Clinical Manual for Management of Bipolar Disorder in Children and Adolescents
was written in response to the growing body of knowledge surrounding pediatric bipolar illness and the underlying biological, environmental, and psychosocial influences that exacerbate symptoms and behavior. Written to provide clinically useful information about diagnosis and management, this manual is a comprehensive collection of empirical evidence, case studies, and the growing number of evidence-based reports on pediatric bipolar disorder over the past five years.
This manual also contains several chapters provided by Dr. Mary Fristad and her team at The Ohio State University—experts in family and psychosocial aspects of pediatric bipolar disorder. Her contributions, along with vast clinical evidence and the expertise provided by Drs. Kowatch, Findling, and Post, help paint an accurate picture of everything from age onset to the effectiveness of various therapies.
In this manual, clinicians can refer to the following tools:
- A clinical description of childhood and adolescent bipolar disorder
- Management strategies for the patient including daily mood charting
- Current medication strategies and tactics
- Ways to help patients through the educational system
- Resources for clinicians, parents and patients
- A review of the future directions for childhood and adolescent bipolar disorder
The many new developments in the field of pediatric bipolar disorder are affirming what this manual emphasizes—that a combination of family and cognitive-behavior therapy can work in tandem with medical treatments to help young bipolar disorder patients achieve a more balanced life and a greater chance of controlling this illness later in life. The manual demonstrates how the medical community has shifted from asking, “Does bipolar disorder really exist in children and adolescents” to “How can we best predict, diagnose and treat this serious medical disorder” through a review of 25 years of study and insight.
Preface. Introduction. Definitions. Course and outcome. Diagnosis. Etiology. Pharmacotherapy 1: mood stabilizers. Pharmacotherapy 2: atypical antipsychotics. Pharmacotherapy 3: medication strategies and tactics. Comorbidity. Working with patients and their families: cardinal symptom monitoring and mood charting. The bipolar child and the educational system: working with schools. Special treatment issues. Resources for clinicians, parents, and patients. Conclusions and future directions. Appendix: K-SADS mania rating scale. Index.
"This Clinical Manual
lays a path for clear understanding and basic approach to the diagnosis and treatment in bipolar youths. In the field of child psychiatry, it is not just enough to love children, you need skills to take care of their illness. And this book is the leading light in helping clinicians doing just that!"—Mani Pavuluri, M.D., Ph.D., Associate Professor in Psychiatry, Director, Pediatric Mood Disorders Program, Institute for Juvenile Research and Center for Cognitive Medcine, Department of Psychiatry, University of Illinois at Chicago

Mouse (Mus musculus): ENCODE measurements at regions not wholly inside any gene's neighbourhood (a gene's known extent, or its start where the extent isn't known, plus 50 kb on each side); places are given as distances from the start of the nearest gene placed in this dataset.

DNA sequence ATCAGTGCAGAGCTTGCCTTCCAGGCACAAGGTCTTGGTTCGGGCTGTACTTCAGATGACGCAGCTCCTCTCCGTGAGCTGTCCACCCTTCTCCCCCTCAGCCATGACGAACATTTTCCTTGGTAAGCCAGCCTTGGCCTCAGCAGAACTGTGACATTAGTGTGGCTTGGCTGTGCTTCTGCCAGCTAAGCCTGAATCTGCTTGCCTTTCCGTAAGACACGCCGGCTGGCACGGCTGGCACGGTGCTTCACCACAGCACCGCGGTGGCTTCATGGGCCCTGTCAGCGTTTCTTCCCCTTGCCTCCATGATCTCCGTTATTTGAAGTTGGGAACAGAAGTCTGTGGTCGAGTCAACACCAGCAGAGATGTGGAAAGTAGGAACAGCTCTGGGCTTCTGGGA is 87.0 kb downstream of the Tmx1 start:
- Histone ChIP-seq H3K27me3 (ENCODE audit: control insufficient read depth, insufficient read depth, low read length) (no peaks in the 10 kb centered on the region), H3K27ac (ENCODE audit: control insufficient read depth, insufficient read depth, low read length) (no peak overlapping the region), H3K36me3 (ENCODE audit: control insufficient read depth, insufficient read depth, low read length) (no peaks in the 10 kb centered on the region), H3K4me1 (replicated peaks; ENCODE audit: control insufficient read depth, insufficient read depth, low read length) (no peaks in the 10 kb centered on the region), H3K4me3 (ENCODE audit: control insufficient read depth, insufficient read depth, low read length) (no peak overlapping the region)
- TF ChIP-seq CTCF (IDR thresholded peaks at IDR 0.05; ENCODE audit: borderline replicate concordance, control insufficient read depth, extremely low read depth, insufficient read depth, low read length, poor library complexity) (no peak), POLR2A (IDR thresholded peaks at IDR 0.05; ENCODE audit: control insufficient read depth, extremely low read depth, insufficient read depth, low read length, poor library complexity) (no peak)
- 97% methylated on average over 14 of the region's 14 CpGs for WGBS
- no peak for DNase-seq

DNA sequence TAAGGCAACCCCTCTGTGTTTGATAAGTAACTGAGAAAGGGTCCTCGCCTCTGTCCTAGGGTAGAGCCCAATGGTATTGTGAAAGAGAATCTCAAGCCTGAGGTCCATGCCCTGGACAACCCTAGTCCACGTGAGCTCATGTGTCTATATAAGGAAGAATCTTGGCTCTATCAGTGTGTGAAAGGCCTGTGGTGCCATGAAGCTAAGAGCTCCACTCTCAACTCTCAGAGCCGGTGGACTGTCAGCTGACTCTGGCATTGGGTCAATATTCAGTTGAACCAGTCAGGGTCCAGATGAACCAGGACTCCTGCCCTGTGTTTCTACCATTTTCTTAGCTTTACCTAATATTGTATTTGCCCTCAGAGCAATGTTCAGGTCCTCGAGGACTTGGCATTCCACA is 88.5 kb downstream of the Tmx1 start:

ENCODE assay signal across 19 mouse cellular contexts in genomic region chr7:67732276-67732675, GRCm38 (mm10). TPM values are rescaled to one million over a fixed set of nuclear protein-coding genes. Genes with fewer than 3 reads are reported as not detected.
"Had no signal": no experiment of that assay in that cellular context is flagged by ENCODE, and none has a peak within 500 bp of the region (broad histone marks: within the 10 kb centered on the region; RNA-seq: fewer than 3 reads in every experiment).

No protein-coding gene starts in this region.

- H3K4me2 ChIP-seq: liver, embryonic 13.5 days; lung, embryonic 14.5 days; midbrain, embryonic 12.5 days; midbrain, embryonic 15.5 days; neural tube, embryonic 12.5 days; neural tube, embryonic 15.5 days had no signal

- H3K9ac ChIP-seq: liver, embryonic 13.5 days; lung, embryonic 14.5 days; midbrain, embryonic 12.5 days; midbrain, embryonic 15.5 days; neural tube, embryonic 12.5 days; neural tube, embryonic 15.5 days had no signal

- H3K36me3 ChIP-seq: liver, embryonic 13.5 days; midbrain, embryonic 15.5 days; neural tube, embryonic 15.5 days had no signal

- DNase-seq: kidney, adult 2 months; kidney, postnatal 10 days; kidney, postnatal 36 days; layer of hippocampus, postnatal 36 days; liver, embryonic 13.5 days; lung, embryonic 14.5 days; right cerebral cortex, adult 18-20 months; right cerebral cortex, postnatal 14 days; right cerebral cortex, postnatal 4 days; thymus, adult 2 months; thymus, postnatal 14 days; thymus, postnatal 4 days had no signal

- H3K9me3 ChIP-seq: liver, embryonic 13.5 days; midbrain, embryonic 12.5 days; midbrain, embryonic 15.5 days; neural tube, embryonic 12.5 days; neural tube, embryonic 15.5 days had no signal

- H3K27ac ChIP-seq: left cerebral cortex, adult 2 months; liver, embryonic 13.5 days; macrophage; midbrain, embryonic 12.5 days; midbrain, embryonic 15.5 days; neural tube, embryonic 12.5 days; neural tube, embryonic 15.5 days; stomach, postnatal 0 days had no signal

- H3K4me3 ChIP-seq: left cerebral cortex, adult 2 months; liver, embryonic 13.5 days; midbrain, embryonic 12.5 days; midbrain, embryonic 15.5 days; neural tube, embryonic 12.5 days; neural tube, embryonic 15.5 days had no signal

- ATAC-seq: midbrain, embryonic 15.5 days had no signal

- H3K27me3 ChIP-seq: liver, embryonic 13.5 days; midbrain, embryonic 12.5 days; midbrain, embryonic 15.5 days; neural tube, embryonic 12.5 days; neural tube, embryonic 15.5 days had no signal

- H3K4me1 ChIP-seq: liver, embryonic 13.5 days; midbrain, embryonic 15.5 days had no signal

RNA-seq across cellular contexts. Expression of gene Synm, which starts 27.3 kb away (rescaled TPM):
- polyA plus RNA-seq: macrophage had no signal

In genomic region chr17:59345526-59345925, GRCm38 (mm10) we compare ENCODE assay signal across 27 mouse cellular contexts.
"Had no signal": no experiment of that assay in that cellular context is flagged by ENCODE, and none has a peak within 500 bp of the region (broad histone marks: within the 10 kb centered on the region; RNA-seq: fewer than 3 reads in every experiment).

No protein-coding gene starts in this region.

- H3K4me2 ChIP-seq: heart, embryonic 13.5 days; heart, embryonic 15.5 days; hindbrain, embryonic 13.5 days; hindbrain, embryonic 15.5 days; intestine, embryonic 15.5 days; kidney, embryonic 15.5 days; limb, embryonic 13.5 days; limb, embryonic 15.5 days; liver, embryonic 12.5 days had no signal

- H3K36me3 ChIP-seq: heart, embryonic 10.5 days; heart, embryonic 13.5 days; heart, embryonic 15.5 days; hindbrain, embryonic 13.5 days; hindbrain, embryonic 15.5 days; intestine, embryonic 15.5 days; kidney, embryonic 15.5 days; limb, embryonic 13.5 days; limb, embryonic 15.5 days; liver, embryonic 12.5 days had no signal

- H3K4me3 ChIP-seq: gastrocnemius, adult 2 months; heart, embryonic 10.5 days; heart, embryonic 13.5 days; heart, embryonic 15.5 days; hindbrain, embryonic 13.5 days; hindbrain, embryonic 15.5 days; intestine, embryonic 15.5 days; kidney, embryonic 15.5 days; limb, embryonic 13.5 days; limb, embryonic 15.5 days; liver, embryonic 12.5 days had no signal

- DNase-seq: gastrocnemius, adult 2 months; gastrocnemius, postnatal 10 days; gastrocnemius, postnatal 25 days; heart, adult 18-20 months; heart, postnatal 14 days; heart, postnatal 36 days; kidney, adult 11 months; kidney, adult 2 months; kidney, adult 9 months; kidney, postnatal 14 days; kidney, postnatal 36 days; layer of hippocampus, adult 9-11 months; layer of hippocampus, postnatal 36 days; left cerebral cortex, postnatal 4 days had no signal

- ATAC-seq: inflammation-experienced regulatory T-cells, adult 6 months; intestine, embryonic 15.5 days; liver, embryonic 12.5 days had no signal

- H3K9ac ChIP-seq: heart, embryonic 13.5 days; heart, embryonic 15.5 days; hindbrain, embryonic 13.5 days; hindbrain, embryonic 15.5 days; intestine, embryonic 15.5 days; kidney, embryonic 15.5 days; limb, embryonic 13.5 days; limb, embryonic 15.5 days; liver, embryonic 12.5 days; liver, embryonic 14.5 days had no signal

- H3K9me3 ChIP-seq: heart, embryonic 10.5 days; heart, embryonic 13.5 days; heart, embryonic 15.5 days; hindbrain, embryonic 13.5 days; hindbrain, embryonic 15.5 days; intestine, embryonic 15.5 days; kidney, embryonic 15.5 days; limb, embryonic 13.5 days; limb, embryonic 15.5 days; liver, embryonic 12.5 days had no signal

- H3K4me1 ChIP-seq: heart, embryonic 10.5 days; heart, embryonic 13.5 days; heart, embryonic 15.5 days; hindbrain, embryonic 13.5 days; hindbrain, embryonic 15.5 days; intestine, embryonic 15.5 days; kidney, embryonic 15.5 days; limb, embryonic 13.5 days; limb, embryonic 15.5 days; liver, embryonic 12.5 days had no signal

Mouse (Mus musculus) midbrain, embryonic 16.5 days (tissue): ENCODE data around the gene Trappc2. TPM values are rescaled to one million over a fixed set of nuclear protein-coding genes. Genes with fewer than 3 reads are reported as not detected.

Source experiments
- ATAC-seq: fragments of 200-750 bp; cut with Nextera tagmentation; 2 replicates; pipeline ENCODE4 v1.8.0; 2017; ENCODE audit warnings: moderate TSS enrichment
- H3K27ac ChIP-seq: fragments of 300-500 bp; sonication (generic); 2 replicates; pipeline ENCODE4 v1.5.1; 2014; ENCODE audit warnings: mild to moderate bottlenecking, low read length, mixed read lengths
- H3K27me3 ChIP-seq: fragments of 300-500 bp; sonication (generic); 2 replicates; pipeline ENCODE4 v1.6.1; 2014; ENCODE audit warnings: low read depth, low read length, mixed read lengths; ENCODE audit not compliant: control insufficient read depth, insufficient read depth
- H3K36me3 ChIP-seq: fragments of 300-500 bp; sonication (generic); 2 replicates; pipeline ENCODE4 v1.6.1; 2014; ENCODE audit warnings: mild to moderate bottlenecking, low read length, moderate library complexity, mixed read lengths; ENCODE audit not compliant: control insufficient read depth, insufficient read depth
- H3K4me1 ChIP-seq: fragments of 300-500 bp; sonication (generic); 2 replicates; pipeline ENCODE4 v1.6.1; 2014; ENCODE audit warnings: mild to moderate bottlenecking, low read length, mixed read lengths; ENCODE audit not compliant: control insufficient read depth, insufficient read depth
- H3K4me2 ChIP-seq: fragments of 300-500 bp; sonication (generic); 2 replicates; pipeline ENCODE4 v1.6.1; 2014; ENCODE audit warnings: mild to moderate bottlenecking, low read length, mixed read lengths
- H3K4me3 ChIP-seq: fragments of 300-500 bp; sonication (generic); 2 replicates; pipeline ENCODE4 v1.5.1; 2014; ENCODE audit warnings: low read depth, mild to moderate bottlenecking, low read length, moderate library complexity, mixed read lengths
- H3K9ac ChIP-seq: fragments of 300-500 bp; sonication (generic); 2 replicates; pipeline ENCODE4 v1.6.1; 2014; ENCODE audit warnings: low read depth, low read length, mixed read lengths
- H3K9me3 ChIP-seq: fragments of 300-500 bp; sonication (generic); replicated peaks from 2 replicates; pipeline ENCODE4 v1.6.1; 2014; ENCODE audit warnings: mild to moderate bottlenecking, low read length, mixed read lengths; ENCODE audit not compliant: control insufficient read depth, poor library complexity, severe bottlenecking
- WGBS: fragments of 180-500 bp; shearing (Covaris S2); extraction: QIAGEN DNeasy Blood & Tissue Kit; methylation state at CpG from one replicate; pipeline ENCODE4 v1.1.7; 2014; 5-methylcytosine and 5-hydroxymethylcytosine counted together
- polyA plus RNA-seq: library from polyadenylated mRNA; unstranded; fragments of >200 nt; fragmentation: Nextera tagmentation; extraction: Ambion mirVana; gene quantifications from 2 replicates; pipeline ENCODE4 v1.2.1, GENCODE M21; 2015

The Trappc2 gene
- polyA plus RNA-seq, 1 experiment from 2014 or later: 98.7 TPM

"The book is a comprehensive yet readable synthesis of the existing research and expert opinion on pediatric bipolar disorder. The authors have made this complex area of psychiatry accessible to everyone but were able to maintain scientific rigor so that the book is useful to a wide range of readers, including specialists in the field."—David Axelson, M.D., Associate Professor of Psychiatry, Director, Child & Adolescent Bipolar Services, Western Psychiatric Institute & Clinic, University of Pittsburgh Medical Center
"An excellent overview of what is known about Bipolar in Youth. From epidemiology to diagnosis to evidence based theory regarding the etiology and treatment this book has it all. The 3 Bob’s, with the additional of Dr. Fristad have done it again."—Russell E. Scheffer, M.D., Chair and professor, Kansas University School of Medicine Wichita
Robert A. Kowatch, M.D., Ph.D.,
is Professor of Psychiatry and Pediatrics and Director of Psychiatry Research in the Division of Child and Adolescent Psychiatry at Cincinnati Children’s Hospital Medical Center in Cincinnati, Ohio.
Mary A. Fristad, Ph.D., ABPP, is Professor in the Departments of Psychiatry and Psychology, and Director of Research and Psychological Services in the Division of Child and Adolescent Psychiatry at The Ohio State University in Columbus, Ohio.
Robert L. Findling, M.D., is Professor of Psychiatry and Pediatrics and Director of the Division of Child and Adolescent Psychiatry at University Hospitals Case Medical Center and Discovery and Wellness Center for Children at Case Western Reserve University in Cleveland, Ohio.
Robert M. Post, M.D., is Adjunct Clinical Professor of Psychiatry at the George Washington University and Penn State Schools of Medicine.